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Nearly 50 years ago one of my favorite bands released their debut album. Bad Company’s self-titled first record came out in the summer of 1974. They were classified as a supergroup because all four members were once in other successful groups: drummer Simon Kirke and lead vocalist, rhythm guitarist & keyboard player Paul Rodgers were in the band Free; lead guitarist Mick Ralphs was in Mott The Hoople and bass player Boz Burrell was a part of King Crimson. All four members of Bad Co. were songwriters but Rogers & Ralphs handled the majority of that task. The band also had the distinction of being the first group signed to Led Zeppelin’s Swan Song record label.

The debut album was a #1 hit & was followed by five other records until Rodgers left the band in 1982. He returned a few times after that, staying for good in 2008. Kirke has been with the group all along. Sadly, Burrell died of a heart attack in 2006 and Ralphs left the band in 2016 due to medical reasons.

If there was an audio definition for the word “underrated”, I think any song by Bad Co. would suffice. The musicianship was top tier and Rodgers soaring powerful & distinct vocals put them in a universe all their own. Yet they have been snubbed by the Rock & Roll Hall Of Fame for over 20 years and none of the members have ever received any type of British honor, either. I find both of those facts sad & disturbing.

They are part of classic rock royalty & are still one of the strongest most recognizable bands of the 1970’s. Today’s song is from their debut album & remains my top pick from that record. The music from this incredible quartet is intense, incredible and captivating while Rodgers’ voice elevates the entire experience to a stunning level. To quote the song, “Bad Company ’til the day I die”.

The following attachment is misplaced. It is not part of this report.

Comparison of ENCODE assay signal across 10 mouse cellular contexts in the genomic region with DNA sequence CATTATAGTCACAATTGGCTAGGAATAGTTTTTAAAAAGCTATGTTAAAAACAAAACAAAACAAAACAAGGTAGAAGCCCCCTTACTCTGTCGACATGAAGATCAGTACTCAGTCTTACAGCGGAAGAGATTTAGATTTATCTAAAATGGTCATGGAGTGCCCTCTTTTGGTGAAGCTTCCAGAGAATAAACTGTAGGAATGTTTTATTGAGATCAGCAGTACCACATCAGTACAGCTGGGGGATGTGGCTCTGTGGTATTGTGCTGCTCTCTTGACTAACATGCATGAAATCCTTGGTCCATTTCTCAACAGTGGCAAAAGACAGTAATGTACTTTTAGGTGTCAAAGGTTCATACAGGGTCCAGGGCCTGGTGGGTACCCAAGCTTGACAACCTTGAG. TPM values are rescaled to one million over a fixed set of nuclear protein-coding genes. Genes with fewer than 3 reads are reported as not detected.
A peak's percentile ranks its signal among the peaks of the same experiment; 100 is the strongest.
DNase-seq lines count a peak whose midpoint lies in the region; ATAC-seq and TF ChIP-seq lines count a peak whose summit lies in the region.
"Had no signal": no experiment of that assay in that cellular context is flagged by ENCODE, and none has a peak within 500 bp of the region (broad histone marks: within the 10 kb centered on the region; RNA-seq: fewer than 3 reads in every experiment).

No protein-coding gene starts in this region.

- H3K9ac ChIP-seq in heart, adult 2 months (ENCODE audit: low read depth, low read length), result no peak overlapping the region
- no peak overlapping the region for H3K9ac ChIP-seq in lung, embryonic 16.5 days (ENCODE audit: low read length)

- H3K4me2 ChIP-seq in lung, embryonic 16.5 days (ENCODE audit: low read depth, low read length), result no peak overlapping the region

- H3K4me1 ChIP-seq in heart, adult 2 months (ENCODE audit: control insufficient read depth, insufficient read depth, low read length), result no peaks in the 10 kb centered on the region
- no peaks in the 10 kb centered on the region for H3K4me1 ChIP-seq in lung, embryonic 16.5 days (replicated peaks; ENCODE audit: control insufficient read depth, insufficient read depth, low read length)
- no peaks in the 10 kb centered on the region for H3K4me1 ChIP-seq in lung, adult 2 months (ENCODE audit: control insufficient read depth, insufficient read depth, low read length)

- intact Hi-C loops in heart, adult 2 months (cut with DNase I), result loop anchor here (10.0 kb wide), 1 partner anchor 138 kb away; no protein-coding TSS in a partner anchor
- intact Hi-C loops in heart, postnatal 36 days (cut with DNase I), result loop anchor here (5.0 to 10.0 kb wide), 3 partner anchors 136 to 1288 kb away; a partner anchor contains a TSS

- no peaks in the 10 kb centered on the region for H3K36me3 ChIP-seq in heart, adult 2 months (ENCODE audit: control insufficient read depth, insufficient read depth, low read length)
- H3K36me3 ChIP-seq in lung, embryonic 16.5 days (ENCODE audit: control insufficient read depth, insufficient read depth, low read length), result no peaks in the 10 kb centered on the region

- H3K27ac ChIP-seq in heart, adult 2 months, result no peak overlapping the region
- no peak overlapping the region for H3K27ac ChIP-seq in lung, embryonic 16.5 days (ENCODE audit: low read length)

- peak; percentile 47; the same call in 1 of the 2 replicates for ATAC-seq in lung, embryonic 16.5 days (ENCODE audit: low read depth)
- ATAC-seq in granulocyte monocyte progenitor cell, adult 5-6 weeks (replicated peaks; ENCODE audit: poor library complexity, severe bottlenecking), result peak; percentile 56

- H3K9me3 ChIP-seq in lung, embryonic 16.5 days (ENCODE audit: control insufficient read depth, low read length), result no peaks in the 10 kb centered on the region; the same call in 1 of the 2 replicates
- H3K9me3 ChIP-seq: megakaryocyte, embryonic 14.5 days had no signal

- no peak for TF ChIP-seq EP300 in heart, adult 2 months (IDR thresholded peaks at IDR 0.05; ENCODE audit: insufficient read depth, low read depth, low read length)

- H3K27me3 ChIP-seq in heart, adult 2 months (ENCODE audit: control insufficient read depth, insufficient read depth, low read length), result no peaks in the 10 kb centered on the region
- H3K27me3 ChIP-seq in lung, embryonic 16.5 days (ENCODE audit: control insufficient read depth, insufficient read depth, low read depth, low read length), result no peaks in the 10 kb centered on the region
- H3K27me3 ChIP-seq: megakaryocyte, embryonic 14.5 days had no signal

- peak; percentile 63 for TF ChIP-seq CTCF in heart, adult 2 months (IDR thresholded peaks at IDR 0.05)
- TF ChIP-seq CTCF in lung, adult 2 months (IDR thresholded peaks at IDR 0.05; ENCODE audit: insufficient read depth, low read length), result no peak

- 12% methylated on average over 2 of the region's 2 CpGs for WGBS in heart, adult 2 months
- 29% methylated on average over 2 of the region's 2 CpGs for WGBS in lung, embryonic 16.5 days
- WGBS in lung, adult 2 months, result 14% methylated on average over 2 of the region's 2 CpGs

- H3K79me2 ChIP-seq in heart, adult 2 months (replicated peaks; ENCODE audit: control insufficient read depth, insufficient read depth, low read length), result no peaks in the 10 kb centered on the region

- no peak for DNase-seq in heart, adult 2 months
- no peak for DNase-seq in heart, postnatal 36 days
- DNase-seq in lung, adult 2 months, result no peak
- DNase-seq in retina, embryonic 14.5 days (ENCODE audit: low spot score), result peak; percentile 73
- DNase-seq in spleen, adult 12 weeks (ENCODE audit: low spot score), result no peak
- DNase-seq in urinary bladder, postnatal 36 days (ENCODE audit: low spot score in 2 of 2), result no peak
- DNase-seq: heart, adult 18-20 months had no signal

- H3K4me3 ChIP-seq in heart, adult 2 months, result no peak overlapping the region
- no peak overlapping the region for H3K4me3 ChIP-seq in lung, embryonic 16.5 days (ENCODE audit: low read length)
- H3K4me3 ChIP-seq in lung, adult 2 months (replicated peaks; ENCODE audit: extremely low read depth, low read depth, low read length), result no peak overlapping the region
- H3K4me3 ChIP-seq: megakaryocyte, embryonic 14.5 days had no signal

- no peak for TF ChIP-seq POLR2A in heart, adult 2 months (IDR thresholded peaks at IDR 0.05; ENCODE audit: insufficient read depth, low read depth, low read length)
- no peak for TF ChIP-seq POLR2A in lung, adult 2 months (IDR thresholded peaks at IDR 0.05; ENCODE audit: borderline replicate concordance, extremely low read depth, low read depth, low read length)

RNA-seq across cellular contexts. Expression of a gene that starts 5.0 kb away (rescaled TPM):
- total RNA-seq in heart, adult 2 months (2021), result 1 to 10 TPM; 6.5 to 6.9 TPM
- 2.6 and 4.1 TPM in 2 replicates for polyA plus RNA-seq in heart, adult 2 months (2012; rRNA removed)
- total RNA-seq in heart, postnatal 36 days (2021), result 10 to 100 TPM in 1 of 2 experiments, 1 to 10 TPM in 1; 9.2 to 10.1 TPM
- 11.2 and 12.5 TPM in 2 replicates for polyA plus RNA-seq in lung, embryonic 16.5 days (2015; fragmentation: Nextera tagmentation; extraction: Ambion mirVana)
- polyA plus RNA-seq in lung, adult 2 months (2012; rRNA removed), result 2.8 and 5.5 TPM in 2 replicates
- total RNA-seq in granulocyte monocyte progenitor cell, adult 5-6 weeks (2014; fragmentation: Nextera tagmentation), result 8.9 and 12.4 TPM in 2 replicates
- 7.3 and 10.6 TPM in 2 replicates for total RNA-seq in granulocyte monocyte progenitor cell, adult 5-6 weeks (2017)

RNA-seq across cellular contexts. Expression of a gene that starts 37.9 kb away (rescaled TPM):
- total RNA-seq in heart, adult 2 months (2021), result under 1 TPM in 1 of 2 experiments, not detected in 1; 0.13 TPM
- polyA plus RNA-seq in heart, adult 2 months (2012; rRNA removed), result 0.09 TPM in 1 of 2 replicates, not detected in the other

Company
Always on the run
Destiny
Is a rising sun
“.

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Bad Company circa 1974 (L-R): Boz Burrell (bassist), Mick Ralphs (lead guitarist), Paul Rodgers (lead vocalist) and Simon Kirke (drummer). (Image found online.  Original source unknown.)

Bad Company: “Bad Company” (1974, written by Simon Kirke and Paul Rodgers).

Stay safe and well.

Music Monday: August 1, 2022

Hi, everyone. Welcome to another edition of Music Monday.

Music Monday

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Unless you were asleep for most of last weekend, you know that music-actually life, for that matter-got a much needed win during this year that just will not stop disappointing us. On Sunday July 24, the legend known as Joni Mitchell made an unexpected yet glorious return to the stage at the 2022 Newport Folk Festival.

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Joni Mitchell on stage at the Newport Folk Festival on July 24, 2022. (Image found online.  Original source unknown.)

She sang, she played guitar & she brought the crowd to their feet proving she is still as vibrant & as moving as ever. This after fighting her way back from a serious health crisis-a brain aneurysm in 2015-that took her out of commission. I learned she has been slowly making her way back over the last few years, mostly by way of the “Joni Jams” she hosted in her living room to stay in touch with her musical friends. Earlier this year she was named Musicares Person Of The Year and last year she was celebrated as a Kennedy Centers Honor recipient.